Unisex, Hormone-Free Oral Contraceptives Are On the Horizon — And They Will Be Free of Side Effects

Hormone + Side Effects Free Contraceptives

By 2025, there will be a unisex, completely reversible, non-hormonal, side effect-free form of birth control available to the general public. At least, that’s what researchers at University of California-Berkeley anticipate as they work toward their contraceptive breakthrough with their company Your Choice Therapeutics.

Led by founders Akash bakshi and Nadja Mannowetz from Berkeley, the contraceptive will target two aspects of sperm in order to prevent fertilization of an egg. For one thing, it will weaken the sperm’s ability to swim and reach the egg, based on a medication currently used to treat tapeworm. “It prevents tapeworms from being able to reproduce. So, it zaps them of their energy to reproduce. And we’re doing exactly the same thing, just with human sperm,” Bakshi told NBC Los Angeles. It also inhibits sperm’s ability to drill into the egg, should it manage to reach it. The contraception will come in the form of an oral contraceptive that both men and women will take, as well as a vaginal application that is used prior to intercourse.

Brand Promise Core Values Contraceptives
Photo Credit yourchoicetx.com

By creating an effective contraceptive that is free of side effects and disruption to hormones, the founders of Your Choice Therapeutics hope to make birth control medication something that both men and women will feel good about using, in turn increasing the prevalence of contraceptive use. “The bottom line is that men don’t have good options and women apparently have so many choices, yet they are all really bad,” Mannowetz said in a Techcrunch press release. “They’re all based on that over 60-year-old idea of hormone-based drugs.” With Your Choice Therapeutic’s forthcoming option, they hope to reach as many people as possible. They specifically cite the direct correlation between access to family planning and reduction in poverty rates among both children and adults.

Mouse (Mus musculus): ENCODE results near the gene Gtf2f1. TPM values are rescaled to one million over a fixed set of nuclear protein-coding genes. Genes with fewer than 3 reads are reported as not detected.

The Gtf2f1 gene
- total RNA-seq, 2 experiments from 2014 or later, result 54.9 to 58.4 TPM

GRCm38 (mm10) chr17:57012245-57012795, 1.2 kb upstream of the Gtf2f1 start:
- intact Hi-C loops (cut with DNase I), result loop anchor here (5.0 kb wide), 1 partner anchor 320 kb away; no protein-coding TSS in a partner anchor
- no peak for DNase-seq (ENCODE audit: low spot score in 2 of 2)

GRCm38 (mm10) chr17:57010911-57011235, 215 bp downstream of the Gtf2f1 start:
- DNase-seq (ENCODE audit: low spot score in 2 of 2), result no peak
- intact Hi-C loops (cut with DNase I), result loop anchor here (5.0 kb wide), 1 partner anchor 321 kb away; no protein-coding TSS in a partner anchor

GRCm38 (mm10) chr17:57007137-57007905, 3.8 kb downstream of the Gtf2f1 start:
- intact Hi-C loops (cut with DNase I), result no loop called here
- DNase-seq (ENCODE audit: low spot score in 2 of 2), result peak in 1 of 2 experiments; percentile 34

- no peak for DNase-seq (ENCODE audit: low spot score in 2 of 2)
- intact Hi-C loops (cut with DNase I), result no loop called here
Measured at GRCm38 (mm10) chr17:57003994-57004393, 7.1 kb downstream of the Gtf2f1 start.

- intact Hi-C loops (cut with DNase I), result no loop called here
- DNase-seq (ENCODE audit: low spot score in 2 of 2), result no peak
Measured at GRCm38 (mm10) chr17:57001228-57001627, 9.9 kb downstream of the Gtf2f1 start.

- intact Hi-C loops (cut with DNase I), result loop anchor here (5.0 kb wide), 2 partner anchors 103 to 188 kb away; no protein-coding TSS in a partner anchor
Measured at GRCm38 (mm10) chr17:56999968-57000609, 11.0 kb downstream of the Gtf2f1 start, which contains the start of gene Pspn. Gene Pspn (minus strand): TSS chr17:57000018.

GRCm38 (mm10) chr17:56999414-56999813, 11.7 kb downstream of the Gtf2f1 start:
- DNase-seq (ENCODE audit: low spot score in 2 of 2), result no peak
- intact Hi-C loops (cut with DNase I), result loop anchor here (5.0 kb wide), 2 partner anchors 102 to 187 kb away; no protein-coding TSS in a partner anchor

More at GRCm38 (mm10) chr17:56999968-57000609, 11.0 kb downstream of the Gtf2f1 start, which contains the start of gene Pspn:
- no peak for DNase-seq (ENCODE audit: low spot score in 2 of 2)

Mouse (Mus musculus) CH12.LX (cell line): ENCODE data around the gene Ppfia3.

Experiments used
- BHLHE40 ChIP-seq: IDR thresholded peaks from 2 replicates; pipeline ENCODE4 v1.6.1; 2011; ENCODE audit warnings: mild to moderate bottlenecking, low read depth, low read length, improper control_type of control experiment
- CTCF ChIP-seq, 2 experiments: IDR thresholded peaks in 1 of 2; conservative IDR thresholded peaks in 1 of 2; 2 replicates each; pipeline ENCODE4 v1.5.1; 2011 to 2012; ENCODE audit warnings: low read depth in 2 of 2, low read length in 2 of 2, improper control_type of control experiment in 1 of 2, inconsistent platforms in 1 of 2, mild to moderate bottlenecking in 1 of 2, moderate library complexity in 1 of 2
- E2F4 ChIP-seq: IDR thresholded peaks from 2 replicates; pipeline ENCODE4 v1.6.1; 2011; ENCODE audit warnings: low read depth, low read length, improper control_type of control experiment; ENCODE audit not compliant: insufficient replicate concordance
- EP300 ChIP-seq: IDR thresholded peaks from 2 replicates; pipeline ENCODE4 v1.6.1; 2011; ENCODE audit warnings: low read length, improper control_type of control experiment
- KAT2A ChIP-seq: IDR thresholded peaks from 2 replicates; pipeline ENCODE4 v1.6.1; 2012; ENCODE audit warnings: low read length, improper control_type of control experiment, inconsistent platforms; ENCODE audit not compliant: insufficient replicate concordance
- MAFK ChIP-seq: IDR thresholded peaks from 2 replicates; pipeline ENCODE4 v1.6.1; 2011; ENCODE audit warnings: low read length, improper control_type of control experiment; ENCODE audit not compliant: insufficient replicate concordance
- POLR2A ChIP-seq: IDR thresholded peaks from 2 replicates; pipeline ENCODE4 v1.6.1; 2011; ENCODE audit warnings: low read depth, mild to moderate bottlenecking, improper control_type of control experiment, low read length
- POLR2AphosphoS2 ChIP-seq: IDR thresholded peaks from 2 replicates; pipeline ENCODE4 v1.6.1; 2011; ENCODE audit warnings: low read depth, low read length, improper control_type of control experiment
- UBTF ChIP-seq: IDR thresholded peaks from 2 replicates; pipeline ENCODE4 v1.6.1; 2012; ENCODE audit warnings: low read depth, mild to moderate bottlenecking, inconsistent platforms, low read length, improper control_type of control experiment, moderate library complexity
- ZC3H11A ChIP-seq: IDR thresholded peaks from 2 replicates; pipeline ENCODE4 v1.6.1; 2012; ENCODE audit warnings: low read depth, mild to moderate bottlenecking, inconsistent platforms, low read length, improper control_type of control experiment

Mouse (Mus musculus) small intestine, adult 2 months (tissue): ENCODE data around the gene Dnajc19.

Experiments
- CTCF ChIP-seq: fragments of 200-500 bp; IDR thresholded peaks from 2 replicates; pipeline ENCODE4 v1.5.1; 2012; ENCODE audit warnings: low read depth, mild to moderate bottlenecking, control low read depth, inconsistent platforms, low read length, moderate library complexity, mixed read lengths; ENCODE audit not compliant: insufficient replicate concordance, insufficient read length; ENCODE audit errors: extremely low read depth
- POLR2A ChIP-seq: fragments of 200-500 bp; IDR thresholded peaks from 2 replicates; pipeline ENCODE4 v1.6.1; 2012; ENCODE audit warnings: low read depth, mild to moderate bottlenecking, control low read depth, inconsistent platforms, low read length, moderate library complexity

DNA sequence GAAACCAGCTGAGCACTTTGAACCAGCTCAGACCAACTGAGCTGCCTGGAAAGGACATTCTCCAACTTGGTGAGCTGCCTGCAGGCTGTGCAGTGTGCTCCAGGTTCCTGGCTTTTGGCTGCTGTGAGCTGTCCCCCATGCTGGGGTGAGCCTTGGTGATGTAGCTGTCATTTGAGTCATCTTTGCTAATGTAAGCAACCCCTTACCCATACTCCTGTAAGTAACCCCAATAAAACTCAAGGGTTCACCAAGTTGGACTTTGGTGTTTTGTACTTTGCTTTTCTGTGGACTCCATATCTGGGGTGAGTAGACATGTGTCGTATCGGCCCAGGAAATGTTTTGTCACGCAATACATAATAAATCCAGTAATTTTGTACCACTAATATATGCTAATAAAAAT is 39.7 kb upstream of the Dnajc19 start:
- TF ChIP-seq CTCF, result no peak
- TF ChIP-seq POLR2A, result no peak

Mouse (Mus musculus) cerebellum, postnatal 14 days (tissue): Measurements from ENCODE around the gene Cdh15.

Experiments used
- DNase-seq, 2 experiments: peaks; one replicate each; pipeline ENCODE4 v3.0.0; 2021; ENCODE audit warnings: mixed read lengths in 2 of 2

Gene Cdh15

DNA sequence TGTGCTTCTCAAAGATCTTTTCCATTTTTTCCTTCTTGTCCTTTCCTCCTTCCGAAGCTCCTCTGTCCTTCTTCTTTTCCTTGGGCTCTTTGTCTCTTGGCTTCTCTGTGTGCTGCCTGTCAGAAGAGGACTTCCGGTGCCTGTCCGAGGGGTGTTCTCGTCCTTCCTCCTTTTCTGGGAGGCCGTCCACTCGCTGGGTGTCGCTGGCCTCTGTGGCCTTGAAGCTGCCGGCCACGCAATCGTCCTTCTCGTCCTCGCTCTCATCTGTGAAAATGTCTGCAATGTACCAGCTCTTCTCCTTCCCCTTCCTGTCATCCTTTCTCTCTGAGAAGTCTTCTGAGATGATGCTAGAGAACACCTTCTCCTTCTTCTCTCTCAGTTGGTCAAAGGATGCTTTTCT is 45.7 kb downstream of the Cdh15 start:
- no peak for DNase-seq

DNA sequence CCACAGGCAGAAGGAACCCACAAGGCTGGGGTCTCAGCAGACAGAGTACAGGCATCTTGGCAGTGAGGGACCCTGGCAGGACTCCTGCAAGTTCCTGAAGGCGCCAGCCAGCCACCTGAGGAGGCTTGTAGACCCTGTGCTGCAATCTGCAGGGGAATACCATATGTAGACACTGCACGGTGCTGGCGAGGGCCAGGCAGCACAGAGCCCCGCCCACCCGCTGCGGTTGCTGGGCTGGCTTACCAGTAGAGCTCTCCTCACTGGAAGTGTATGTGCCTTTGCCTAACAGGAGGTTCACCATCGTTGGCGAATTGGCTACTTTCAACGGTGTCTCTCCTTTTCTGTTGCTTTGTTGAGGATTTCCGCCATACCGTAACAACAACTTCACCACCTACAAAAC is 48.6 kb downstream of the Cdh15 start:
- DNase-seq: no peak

Some critics of this particular goal have warned against heralding contraception as a way to lift people out of poverty. “This idea distracts from the structural factors — like the availability of social services and racial discrimination — that determine economic opportunities,” reproductive health experts wrote in a New York Times op-ed in January. “Providing contraception is critical because it is a core component of women’s health care, not because of an unfounded belief that it is a silver bullet for poverty.” It turns out that black and Latina patients have reported feeling more pressure than their white peers to use contraceptives.

Even so, it goes without saying that men seem to have been exempted from family planning and that women’s options haven’t kept pace with their demands. “I personally think the [pharmaceutical] industry is satisfied; they are making really good money, right? So why should they change anything,” Mannowetz pointed out to Techcrunch. “Millennials are the starting point of change happening. I think now, women stand up and say, ‘we are sick of it.’”